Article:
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Libya, ten years after the outbreak of the first Arab Spring war

Libia

The Libyans who took to the streets on February 17, 2011 had been called to a "day of rage." A little later, the revolt against Muammar Gaddafi - who at the time was the longest-lived but also the most eccentric tyrant in the Arab world - would be called the "February 17 Revolution." In retrospect, that is the time when the Arab Spring turned into the great war for the Arab world. Ten years after the February 17 Revolution, that war is still raging, and Libya is still at its center, and its fate has not been decided yet.

The first Arab Spring war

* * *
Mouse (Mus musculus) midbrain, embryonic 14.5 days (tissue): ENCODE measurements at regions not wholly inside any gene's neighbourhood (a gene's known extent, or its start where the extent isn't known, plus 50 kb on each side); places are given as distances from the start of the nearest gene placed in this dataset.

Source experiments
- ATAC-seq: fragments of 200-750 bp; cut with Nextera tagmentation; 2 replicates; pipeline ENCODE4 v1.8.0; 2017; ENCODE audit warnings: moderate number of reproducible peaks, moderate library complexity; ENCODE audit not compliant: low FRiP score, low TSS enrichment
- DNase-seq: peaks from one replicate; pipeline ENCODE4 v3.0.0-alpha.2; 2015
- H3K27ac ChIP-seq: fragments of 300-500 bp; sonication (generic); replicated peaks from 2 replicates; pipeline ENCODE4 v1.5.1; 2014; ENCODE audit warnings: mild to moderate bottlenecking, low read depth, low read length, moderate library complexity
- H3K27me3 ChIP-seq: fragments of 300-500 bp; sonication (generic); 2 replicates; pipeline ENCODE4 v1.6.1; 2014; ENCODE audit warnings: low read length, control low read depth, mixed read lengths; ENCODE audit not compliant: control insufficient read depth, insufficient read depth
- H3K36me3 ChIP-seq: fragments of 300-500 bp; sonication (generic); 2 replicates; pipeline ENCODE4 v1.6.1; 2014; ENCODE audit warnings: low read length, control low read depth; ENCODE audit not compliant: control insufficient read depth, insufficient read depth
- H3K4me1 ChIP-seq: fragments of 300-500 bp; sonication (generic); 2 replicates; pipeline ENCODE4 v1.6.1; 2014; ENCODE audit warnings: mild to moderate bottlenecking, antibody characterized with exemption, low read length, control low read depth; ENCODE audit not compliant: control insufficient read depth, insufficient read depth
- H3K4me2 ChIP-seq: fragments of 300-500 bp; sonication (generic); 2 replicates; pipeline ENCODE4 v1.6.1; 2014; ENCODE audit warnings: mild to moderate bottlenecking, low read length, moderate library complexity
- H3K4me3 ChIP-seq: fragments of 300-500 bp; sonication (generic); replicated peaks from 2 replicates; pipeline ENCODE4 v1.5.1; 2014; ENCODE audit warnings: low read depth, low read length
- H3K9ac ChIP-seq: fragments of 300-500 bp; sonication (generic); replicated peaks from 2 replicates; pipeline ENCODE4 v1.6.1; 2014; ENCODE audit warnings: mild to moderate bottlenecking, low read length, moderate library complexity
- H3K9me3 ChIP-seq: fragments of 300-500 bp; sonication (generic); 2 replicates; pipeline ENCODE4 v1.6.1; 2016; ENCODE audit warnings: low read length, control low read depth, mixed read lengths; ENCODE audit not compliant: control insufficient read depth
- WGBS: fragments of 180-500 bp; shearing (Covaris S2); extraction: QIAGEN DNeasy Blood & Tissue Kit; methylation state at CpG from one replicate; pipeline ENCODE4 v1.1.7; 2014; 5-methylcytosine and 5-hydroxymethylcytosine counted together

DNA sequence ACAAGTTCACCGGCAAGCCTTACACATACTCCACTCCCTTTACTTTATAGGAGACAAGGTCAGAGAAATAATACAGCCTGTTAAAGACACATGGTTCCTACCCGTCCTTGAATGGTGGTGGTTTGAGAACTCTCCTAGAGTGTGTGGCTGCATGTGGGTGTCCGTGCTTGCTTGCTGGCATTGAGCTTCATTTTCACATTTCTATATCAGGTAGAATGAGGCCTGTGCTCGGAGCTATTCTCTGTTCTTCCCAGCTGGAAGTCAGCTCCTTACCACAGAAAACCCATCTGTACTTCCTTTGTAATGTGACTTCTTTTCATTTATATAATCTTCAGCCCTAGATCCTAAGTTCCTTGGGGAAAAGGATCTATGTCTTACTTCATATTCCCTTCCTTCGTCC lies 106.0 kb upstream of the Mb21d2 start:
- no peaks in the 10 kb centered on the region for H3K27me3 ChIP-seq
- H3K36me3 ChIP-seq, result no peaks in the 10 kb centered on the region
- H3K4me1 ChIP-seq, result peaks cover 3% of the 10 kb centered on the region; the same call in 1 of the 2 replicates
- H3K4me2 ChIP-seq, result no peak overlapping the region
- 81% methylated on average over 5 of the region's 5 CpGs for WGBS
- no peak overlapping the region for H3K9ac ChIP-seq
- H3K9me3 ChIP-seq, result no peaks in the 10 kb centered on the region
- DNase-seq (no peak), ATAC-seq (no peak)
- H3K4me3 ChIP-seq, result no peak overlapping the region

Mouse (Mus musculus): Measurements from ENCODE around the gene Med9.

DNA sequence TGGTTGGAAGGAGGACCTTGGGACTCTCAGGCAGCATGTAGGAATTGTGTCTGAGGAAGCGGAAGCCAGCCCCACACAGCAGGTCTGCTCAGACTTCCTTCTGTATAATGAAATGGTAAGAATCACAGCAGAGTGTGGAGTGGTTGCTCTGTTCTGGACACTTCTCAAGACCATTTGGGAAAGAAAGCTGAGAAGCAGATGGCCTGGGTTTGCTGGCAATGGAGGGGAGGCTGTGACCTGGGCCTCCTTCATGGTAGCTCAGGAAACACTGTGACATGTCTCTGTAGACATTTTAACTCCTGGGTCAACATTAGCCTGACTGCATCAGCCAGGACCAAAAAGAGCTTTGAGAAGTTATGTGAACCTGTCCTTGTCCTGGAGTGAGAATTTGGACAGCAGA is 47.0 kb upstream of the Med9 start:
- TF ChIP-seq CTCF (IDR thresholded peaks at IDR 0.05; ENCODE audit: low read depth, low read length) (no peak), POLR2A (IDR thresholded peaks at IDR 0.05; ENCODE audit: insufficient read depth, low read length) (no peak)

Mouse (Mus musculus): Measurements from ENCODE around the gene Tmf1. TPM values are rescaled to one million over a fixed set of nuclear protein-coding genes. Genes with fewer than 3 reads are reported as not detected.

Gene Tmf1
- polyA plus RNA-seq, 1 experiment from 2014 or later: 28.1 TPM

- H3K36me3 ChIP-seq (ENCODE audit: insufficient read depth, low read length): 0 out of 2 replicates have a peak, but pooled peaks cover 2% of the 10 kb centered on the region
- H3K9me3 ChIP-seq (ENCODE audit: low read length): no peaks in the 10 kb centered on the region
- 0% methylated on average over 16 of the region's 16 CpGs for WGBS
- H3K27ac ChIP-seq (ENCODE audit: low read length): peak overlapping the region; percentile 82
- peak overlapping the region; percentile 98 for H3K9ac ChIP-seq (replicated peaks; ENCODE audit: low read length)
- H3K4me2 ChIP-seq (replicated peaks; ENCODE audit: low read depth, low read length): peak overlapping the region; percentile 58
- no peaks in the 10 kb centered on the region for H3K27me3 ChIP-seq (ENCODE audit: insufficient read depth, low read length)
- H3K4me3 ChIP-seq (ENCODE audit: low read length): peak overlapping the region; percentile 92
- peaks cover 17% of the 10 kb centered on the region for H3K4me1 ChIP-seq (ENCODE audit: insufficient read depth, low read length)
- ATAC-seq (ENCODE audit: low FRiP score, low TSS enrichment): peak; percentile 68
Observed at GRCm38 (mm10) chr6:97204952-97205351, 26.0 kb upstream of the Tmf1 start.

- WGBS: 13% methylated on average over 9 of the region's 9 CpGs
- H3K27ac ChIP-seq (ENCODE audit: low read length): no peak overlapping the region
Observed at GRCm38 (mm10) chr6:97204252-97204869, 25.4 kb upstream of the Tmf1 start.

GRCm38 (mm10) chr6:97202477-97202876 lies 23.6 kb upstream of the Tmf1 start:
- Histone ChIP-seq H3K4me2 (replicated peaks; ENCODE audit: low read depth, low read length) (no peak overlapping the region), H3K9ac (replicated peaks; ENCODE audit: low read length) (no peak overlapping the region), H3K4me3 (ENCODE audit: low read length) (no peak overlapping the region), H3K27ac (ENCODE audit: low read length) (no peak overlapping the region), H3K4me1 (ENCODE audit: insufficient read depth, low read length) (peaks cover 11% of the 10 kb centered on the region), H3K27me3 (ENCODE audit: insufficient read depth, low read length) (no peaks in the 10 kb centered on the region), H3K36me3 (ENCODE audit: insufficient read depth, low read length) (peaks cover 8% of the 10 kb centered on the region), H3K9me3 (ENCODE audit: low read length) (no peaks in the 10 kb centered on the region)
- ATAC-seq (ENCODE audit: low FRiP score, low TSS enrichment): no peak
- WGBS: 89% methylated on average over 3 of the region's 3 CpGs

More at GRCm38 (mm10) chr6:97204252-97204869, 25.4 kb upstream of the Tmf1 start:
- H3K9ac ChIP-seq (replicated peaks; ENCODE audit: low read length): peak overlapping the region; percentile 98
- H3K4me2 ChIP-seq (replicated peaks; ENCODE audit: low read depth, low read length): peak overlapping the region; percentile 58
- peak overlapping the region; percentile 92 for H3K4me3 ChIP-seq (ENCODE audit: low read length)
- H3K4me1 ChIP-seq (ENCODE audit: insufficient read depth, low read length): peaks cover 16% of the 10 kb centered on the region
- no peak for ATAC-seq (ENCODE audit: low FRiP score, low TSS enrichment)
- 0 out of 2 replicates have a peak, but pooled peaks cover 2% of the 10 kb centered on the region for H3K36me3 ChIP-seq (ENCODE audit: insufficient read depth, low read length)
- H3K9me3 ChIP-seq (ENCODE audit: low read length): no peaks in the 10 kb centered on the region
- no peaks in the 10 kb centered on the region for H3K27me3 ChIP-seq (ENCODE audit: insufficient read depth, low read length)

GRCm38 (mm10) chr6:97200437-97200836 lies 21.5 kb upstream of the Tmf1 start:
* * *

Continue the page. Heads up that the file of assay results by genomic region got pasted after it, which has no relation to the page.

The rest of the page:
The protests that marked, in Tunisia, the beginning of the Arab world, were observed everywhere in the region; in 2010, when they erupted, it was impossible to isolate a country anymore, to prevent the information from reaching there. Many problems were similar in much of the Arab world - too few opportunities for a better life, too little freedom, dictators who had been in power for too long, too big a gap between their lives and those of their subjects. By early 2011 it was clear not only that uprisings were possible, but also that they could work. The Tunisians had said "no!" to their dictator, Zine El Abidine Ben Ali, and he had been forced to flee the country in January. The Egyptians had forced Mubarak to relinquish power in February. Why couldn't others do it too? The situation in Libya had been tense since the beginning of the year and some protests had already taken place; in February, they intensified, and Gaddafi's departure started to be demanded. On February 17, a day of rage was called. Security forces fired war ammunition. That was the beginning. A month later, NATO also intervened in the conflict, initially under the pretext of imposing an air ban zone. In the following months, Allied aircraft virtually crushed Gaddafi's forces, thus giving a decisive advantage to the rebels, who in mid-October captured Sirte, the former dictator's hometown and the site of his last battle. . Gaddafi was killed trying to escape from Sirte: his convoy was the target of a NATO air strike, and the Libyan strongman was captured by rebels, brutalized and killed; he was even denied burial the day after his death, as required by Islamic tradition, as was his son, Mutassim, who was also captured and killed in Sirte.